When communicating with each other, we tend to overlook just how much we rely on non-verbal cues. Among other things, our body language such as hand movements, breathing, eye contact, and facial expressions along with the characteristics of our speech such as the tone of our voice, the speed of our words, frequency of our communications, and so forth are just as crucial to communication as the language that we’re using.
For example, if someone was sobbing after losing a loved one while telling people that they’re “fine”, most of us would prioritize their non-verbal communications ahead of their actual words and assume that they are not fine and not telling us the truth. But, when we are communicating via a written language, we are blind to these non-verbal means and can find that it can be quite laborious to convey or interpret the tone and emotions as a result, unlike when we are communicating directly in person. Then we discovered Emojis…
Though they are often likened to millennial hieroglyphs or viewed as anything from pointless to obnoxious, Emojis may also be a more efficient means of conveying tone and emotions than any other written language. Along with being incredibly intuitive and enabling us to incorporate non-verbal communications such as facial expressions into our writing, Emojis can also enable us to succinctly convey emotions with less words than we could without them. As such and from the perspective of Kolmogorov Complexity, written languages augmented with emojis can communicate tone and emotion in less characters than the same language without emojis, making writing more efficient, less redundant, and less complex.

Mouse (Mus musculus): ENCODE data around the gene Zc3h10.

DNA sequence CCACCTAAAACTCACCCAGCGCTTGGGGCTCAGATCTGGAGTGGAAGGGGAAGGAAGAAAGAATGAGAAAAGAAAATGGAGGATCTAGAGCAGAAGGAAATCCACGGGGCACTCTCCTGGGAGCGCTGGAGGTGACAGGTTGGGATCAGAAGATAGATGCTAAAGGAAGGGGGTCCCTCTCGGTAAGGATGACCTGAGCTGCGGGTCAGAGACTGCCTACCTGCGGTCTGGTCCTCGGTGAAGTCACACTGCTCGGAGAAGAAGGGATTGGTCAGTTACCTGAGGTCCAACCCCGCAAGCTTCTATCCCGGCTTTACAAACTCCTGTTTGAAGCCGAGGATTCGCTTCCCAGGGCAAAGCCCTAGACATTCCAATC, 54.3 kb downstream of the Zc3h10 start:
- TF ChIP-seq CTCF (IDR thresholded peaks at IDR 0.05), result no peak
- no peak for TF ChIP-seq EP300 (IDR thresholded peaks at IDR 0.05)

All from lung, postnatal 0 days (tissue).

In simple terms, you can think of Kolmogorov Complexity as a character or letter count for a sentence. As the sentence increases in character size, so does its complexity; as you find shorter and more succinct ways to define the same thing, you reduce its complexity. For example, rather than writing “thirty two”, we can simply write one of its numerical values such as “2⁵”, “32”, or even “16 + 16” instead. Since all three methods have less characters in them than the word “thirty two”, they are all less complex.
In conjunction with a written language, it’s easy to see how Emojis are no different from numbers in this regard and because of this, they can reduce the amount of characters and consequently the complexity of our communications in much the same way. Just as Arabic numerals can define numbers more succinctly than letters, Emojis seem to define our emotions more succinctly than letters can just the same.
Applying the same to concept to emojis:
“I am happy”
“Hey, I’m super proud of you! Great job!”
As a species and whether we realize it or not, we tend to gravitate towards new methods and technologies that save us time and energy and Emojis are no exception to this. Their application and rise in popularity since the 90’s is not only a persistent reminder of just how advantageous non-verbal cues are in every day communication, but also serve as a reminder that language evolves towards efficiency just as we do. Sure, Emojis can be annoying and obnoxious at times, but this is how language evolves and they are here to stay until they are replaced by more efficient means; whether anyone likes it or not.
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